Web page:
Perhaps one of the most frustrating things to encounter as an enthusiast of any entertainment medium is the term “potential,” because of what it signifies towards the overall opinion of the product. I can’t even begin to list the number of things I’ve watched, played or read that fell short of the mark, but could have been so much better with a little tweaking, some alterations, or re-direction. With reboots becoming an increasingly popular concept in today’s day and age, I was excited to see what Shadow of the Beast had to offer since its initial release on the Amiga in 1989.
The thing that irked me most about Shadow of the Beast was undoubtedly the narrative. Firstly, you play as Aarbron, who was kidnapped as a child and turned into a horrendous warrior servant to the Mage overlords. Interesting enough, sure, and I admit that it was very refreshing to be playing the game from the perspective of a character who wouldn’t usually be seen as a franchise protagonist. However, while the story seemed to have some substance and an honest effort went into fleshing it out via collectable memories, character galleries and more – it was also very constricted by the design system that was set in place. For example, if you didn’t know where to collect the memories from on each level, you would begin to piece together a somewhat spotty story with locked elements that you’re unable to access. It’s also disappointing that this is an issue for a game that doesn’t give you a lot of time to work with, clocking in at around 4 hours to complete a partial play through (unless you want to unlock the multiple endings).
From a design standpoint, the game either forces you to replay levels to try and find all the memories, or, do what I did, and simply forge on with a smidge of frustration. These issues with the narrative via design continue further, though, where if you want to be able to access English subtitles for any of the game’s cutscenes, you have to spend an in-game currency called “Mana” to unlock them. In addition, each cost about 2 million Mana, which is tough to come across when trying to focus on upgrading your character abilities. While you can see what the developers were attempting to do with their approach to the design, I personally felt it hurt the game and mostly detracted away from what could have been a fascinating science-fantasy universe.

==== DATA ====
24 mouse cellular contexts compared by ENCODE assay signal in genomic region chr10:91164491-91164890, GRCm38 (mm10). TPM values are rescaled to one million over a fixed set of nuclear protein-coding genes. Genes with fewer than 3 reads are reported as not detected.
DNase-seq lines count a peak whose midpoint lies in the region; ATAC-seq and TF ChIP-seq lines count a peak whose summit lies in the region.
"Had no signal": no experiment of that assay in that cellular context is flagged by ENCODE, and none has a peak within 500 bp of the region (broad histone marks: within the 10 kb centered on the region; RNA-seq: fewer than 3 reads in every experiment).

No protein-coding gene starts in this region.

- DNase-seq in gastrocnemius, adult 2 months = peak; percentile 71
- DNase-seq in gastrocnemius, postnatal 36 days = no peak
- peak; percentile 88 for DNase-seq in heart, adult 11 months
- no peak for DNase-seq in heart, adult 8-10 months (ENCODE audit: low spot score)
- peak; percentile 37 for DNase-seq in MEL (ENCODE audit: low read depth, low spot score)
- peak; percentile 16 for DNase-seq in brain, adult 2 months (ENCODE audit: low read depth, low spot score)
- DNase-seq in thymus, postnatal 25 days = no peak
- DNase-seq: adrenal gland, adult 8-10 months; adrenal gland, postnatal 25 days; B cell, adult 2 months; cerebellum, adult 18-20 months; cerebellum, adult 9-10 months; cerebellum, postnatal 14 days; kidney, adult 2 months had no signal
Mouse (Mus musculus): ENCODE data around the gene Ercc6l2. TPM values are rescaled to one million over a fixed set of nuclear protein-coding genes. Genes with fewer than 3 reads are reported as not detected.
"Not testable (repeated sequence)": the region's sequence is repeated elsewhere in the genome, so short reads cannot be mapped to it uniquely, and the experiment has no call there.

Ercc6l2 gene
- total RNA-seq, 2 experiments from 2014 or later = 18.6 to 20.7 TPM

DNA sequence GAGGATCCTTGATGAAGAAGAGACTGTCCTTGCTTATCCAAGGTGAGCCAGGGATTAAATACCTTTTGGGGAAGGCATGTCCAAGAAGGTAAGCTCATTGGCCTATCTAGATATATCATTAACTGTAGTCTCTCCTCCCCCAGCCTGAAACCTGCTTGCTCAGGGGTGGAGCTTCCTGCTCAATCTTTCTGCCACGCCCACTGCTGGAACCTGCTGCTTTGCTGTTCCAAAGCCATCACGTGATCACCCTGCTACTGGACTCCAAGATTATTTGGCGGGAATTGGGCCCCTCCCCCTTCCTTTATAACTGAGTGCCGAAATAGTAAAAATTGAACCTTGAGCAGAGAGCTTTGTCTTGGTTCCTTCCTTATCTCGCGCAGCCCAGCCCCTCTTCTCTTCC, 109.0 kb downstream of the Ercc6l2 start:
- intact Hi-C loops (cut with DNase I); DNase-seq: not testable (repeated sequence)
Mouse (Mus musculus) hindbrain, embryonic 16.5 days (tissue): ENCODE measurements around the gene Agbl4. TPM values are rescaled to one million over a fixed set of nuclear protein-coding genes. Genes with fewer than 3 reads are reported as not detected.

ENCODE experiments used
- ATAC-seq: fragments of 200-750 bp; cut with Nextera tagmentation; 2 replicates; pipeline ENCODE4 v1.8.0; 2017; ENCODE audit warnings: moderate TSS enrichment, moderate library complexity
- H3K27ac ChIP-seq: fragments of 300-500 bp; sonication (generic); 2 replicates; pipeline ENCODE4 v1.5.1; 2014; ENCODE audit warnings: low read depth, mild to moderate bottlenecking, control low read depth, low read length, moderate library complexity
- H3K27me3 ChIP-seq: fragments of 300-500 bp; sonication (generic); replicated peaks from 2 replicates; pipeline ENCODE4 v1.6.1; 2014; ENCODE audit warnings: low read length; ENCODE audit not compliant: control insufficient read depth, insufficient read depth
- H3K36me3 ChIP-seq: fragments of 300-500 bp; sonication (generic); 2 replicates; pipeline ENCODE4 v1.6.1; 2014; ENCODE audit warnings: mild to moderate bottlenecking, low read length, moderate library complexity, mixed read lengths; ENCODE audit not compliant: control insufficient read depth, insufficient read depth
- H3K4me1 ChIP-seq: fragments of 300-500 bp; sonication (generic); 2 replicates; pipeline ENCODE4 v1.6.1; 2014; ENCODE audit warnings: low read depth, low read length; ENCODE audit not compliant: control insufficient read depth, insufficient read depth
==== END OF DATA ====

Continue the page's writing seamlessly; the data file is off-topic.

Regarding the more systemic approach towards Shadow of the Beast’s design, the primary way to upgrade Aarbron is by collecting talismans throughout the levels or improving his abilities from a relatively straightforward skill tree. Much of what is on offer is fairly standard to games these days, with upgrades available towards health, special attacks and consumption abilities that you learn throughout the course of the game. While it certainly isn’t pushing any boundaries, given the game’s short play time, it ends up being beneficial that you don’t need to spend too much time thinking about how best to build your character.
As an action/platformer title, I think it’s fair, like with any genre, to have a set of reasonable expectations for how a game should control. So with a title such as Shadow of the Beast, I expected the controls to be a fair bit smoother. At times, controlling Aarbron is plain clunky – to the point where he would almost feel like a lead balloon as I died over and over trying to platform with the unwieldy beast. The combat design itself is well structured, although it does feel as if the blocking ability can be a little hit and miss sometimes when it comes to timing (even when I’m 100% certain I’m defending). Despite these issues, the side-scrolling elements are quite enjoyable. It’s a style of game I haven’t played for a long time, and I thought it did well to stay true to the original as an excellent homage to the design of yesteryear.
What got me excited about Shadow of the Beast, most of all, is the hyper-violent nature of the game, as it is pretty brutal. In this vein, it started to remind me somewhat of God of War, just based on the level of decapitation and disembowelment that was going on as you journeyed the land trying to hunt down your master. If this is your sort of thing, and you’re highly considering picking up this game, then I can assure you won’t be disappointed in this regard. While not being a graphically impressive title, I do feel like the style worked for this game and that they more than made up for it with a lot of detail and conceptual nuances being woven into each of the levels. Unfortunately, due to my issues with the narrative through design, I’m not able to say much about the voice acting due to not unlocking any of it for the cutscenes. However, I do have to commend the composer of this soundtrack who did a great job on creating an unyielding atmosphere and bringing a bold tone to the forefront of the game without it being overbearing.
While being interesting enough to warrant a look perhaps, I don’t think Shadow of the Beast is worth shelling out full price for when there is a multitude of better games coming in at the same price elsewhere. It has positive qualities, but what frustrates me the most is that despite glimmers of hope manifesting throughout this reboot, Shadow of the Beast is ultimately crippled due to poor gameplay and design features. Enough to shut me out from enjoying the experience.